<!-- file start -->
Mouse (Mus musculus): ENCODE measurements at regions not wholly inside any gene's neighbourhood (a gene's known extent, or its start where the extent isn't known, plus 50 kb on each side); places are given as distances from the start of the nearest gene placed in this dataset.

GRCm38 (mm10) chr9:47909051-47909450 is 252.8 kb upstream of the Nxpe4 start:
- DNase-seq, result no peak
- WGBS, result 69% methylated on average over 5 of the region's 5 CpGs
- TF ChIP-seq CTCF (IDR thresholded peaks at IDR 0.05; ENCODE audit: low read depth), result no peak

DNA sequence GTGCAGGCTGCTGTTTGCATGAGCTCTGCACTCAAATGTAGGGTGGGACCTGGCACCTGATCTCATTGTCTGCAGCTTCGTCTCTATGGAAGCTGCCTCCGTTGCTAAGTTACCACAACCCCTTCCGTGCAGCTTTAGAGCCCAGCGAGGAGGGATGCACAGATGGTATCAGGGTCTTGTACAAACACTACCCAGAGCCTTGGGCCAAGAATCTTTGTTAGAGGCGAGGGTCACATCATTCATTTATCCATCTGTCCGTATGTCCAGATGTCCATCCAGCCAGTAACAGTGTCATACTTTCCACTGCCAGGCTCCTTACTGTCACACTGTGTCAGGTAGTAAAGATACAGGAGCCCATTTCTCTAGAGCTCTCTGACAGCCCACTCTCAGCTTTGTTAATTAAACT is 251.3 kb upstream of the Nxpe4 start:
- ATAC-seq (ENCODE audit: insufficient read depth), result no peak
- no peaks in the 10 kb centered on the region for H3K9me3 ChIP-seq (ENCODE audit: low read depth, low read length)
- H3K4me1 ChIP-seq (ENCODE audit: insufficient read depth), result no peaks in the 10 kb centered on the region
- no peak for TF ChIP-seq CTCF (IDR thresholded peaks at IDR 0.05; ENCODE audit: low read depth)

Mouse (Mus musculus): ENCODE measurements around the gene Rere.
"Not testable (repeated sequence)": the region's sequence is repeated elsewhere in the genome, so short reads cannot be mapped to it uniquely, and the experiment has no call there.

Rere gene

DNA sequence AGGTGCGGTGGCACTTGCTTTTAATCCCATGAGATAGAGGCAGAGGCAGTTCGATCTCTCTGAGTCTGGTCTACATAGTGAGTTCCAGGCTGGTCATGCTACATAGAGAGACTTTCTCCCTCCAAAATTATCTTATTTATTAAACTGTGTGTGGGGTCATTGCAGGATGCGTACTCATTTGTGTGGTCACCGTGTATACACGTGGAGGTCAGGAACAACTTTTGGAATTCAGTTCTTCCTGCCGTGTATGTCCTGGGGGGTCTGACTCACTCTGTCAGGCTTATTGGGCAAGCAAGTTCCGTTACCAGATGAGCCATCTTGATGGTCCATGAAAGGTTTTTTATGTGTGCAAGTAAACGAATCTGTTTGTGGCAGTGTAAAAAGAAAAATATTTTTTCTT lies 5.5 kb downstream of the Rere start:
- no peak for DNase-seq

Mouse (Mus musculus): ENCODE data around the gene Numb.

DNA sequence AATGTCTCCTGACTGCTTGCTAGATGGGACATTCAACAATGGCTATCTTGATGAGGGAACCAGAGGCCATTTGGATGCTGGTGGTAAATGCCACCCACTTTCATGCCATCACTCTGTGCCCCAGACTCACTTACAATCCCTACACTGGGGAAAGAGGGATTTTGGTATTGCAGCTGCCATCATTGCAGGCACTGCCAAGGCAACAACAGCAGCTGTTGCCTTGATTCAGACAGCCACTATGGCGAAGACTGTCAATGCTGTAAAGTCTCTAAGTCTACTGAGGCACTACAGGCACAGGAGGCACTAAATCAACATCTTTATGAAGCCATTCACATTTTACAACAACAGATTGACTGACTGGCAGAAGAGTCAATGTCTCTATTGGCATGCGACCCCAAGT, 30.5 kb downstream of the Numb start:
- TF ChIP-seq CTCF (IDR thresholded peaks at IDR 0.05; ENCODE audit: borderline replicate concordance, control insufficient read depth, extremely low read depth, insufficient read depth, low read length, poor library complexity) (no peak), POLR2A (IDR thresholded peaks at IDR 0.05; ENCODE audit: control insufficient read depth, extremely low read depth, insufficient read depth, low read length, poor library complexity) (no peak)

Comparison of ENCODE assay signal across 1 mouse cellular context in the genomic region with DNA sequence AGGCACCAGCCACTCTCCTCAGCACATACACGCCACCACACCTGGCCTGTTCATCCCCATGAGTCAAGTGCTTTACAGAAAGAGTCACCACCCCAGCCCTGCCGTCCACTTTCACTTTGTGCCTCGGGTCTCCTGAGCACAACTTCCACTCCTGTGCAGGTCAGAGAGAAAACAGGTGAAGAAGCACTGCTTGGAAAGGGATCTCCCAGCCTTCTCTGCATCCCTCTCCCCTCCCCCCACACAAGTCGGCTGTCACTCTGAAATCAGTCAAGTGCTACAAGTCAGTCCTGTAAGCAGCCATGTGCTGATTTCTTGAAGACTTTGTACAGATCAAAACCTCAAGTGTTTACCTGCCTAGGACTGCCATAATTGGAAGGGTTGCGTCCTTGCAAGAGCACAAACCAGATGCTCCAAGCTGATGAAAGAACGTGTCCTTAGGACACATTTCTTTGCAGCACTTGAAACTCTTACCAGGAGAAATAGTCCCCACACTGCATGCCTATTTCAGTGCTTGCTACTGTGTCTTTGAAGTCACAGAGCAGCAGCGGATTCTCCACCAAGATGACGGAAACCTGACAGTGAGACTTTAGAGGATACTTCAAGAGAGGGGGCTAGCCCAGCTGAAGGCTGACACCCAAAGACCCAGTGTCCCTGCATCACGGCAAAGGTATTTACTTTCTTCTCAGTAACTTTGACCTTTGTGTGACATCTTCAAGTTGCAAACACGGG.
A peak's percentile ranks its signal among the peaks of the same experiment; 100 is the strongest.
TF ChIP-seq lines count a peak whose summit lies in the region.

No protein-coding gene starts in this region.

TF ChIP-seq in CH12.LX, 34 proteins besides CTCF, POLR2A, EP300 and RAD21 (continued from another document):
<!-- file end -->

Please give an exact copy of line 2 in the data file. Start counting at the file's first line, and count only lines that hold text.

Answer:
GRCm38 (mm10) chr9:47909051-47909450 is 252.8 kb upstream of the Nxpe4 start: